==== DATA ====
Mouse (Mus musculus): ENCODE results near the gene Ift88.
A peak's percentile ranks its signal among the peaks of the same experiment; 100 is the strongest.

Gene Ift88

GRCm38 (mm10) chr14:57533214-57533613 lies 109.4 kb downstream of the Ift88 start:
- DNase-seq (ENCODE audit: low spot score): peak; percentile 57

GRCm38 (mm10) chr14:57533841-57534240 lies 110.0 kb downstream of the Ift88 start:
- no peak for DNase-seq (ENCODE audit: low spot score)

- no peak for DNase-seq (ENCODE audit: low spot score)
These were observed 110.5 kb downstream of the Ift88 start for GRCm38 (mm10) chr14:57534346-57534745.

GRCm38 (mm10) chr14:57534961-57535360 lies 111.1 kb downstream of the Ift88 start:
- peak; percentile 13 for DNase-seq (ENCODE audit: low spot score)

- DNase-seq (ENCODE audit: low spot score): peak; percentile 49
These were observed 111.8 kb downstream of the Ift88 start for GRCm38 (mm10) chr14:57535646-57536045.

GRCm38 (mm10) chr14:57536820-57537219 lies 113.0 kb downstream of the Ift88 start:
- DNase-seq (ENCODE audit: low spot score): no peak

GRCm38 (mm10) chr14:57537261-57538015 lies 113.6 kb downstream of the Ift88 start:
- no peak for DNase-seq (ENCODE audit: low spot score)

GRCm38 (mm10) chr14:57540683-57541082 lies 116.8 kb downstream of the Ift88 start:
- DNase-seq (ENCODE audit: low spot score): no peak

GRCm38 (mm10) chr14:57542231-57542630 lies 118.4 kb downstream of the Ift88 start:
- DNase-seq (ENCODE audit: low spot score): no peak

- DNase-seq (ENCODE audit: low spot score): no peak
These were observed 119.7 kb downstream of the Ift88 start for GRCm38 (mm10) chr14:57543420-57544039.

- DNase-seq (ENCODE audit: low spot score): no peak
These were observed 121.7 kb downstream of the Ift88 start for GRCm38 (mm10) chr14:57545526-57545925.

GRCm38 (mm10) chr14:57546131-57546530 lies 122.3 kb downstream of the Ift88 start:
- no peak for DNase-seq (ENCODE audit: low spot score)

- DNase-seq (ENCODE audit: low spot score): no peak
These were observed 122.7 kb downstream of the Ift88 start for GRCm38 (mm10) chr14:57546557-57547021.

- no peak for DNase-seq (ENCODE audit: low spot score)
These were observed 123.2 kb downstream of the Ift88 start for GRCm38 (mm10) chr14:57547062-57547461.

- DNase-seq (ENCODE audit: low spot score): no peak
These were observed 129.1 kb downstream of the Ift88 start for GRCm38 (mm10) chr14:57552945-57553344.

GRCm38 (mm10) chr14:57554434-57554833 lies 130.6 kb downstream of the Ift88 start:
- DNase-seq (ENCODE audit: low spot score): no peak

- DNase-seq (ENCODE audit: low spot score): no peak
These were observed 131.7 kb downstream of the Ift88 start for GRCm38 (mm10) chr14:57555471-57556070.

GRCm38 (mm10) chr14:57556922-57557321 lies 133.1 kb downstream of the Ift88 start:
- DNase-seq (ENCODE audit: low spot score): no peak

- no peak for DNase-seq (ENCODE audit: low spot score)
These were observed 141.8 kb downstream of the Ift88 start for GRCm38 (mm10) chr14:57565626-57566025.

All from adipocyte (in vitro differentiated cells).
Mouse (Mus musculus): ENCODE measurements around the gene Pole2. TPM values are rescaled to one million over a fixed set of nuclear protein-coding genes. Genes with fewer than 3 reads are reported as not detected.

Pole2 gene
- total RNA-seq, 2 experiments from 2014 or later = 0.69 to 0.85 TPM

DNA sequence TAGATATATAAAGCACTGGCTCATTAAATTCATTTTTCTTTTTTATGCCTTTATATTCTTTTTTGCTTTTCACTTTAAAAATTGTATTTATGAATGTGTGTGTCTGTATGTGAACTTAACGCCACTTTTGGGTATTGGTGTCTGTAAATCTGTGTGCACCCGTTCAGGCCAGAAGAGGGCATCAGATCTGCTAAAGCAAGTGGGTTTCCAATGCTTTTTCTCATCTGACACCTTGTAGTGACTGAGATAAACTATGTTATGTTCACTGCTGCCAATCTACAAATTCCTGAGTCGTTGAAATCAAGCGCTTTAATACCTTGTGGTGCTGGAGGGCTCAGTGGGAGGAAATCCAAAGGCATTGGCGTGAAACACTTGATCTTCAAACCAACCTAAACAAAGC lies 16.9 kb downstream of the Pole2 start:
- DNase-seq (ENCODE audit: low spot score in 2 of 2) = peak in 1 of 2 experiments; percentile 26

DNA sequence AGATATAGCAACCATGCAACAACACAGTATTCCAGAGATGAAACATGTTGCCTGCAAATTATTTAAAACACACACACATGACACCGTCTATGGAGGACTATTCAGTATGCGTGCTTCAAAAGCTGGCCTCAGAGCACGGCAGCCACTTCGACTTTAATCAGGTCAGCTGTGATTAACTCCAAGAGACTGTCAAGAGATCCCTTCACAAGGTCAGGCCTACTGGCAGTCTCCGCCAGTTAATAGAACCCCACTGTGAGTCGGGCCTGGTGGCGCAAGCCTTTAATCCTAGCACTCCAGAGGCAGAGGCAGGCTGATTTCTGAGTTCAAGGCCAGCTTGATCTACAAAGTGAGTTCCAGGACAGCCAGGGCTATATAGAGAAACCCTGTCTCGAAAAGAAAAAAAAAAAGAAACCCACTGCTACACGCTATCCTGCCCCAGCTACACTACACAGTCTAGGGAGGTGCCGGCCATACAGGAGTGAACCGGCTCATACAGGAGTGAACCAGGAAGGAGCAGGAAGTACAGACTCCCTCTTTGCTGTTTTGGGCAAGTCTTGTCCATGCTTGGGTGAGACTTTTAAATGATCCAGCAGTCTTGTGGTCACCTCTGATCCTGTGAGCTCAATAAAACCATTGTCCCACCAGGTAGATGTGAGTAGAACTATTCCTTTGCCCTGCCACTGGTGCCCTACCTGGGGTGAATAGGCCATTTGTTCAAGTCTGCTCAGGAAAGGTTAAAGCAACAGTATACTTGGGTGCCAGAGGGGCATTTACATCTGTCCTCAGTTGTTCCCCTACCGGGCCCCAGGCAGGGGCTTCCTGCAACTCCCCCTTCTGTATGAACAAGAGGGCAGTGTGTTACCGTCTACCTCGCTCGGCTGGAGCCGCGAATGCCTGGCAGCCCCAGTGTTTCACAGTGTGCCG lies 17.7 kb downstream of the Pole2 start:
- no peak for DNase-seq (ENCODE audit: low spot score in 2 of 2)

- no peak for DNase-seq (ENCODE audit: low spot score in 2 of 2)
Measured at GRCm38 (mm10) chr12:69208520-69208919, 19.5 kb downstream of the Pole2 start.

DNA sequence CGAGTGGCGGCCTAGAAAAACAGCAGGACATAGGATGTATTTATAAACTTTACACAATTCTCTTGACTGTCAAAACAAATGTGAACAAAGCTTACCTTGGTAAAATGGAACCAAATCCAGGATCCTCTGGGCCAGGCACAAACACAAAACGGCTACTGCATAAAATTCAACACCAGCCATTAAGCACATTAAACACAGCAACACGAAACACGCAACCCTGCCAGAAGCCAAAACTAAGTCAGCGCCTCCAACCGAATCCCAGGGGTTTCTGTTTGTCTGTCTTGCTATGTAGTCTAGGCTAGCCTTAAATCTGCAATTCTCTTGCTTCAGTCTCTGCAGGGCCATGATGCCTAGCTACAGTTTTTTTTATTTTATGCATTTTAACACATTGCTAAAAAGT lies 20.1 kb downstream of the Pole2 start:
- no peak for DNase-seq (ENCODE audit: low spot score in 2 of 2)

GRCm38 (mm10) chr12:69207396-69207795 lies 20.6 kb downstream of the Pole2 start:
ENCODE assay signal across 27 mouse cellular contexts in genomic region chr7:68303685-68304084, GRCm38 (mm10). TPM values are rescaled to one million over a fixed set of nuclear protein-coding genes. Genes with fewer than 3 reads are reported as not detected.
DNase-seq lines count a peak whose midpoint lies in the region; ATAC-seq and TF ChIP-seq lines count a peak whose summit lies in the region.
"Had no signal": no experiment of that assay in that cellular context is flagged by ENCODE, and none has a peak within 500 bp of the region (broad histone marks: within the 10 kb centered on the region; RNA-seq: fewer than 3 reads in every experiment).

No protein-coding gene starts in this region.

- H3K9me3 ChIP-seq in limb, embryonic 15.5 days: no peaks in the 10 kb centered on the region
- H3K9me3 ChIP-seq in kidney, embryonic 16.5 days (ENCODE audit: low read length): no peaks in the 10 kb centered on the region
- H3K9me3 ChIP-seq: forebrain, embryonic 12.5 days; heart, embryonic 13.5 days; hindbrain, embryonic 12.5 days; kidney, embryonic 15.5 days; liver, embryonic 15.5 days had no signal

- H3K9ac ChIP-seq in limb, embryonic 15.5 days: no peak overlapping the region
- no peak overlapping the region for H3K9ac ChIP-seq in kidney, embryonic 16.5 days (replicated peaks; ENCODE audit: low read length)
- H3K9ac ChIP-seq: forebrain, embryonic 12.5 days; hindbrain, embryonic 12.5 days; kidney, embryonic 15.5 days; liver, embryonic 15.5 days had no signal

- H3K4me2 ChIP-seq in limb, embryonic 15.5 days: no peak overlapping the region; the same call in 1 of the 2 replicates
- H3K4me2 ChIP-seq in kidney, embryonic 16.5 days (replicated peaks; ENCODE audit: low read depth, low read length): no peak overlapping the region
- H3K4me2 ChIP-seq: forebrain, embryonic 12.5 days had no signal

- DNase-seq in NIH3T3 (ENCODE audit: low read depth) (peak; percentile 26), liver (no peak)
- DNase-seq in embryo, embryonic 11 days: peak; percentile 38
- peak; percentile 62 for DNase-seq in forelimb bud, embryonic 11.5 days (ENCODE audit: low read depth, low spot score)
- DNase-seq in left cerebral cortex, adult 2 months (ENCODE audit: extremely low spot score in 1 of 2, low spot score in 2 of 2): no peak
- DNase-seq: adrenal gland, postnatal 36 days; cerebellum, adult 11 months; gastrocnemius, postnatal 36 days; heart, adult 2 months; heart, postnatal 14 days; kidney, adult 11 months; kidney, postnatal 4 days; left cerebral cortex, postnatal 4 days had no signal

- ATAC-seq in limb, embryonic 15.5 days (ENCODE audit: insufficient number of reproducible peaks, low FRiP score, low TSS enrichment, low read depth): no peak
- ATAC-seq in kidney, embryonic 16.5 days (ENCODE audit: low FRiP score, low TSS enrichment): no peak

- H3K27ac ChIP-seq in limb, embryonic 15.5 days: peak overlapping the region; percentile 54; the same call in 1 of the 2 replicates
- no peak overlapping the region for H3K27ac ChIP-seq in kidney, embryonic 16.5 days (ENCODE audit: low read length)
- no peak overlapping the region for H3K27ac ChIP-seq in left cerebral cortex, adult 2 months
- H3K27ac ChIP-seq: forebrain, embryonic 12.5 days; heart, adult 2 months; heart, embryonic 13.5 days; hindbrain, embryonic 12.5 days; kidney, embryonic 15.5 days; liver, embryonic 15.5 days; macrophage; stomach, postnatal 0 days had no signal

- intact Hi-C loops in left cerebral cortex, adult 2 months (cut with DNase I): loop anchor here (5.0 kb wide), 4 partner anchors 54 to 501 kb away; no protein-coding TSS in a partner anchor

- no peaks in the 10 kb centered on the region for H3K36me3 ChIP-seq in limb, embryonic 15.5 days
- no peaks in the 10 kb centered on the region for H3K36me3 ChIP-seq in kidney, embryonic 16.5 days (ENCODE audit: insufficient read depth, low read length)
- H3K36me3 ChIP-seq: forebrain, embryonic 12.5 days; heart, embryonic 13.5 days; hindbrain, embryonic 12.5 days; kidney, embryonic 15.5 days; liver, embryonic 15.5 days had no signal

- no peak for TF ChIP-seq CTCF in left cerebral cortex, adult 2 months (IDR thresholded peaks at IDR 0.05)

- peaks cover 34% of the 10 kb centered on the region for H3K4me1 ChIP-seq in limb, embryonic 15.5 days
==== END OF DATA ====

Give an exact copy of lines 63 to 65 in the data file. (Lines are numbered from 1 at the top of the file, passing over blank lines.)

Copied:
- no peak overlapping the region for H3K9ac ChIP-seq in kidney, embryonic 16.5 days (replicated peaks; ENCODE audit: low read length)
- H3K9ac ChIP-seq: forebrain, embryonic 12.5 days; hindbrain, embryonic 12.5 days; kidney, embryonic 15.5 days; liver, embryonic 15.5 days had no signal

- H3K4me2 ChIP-seq in limb, embryonic 15.5 days: no peak overlapping the region; the same call in 1 of the 2 replicates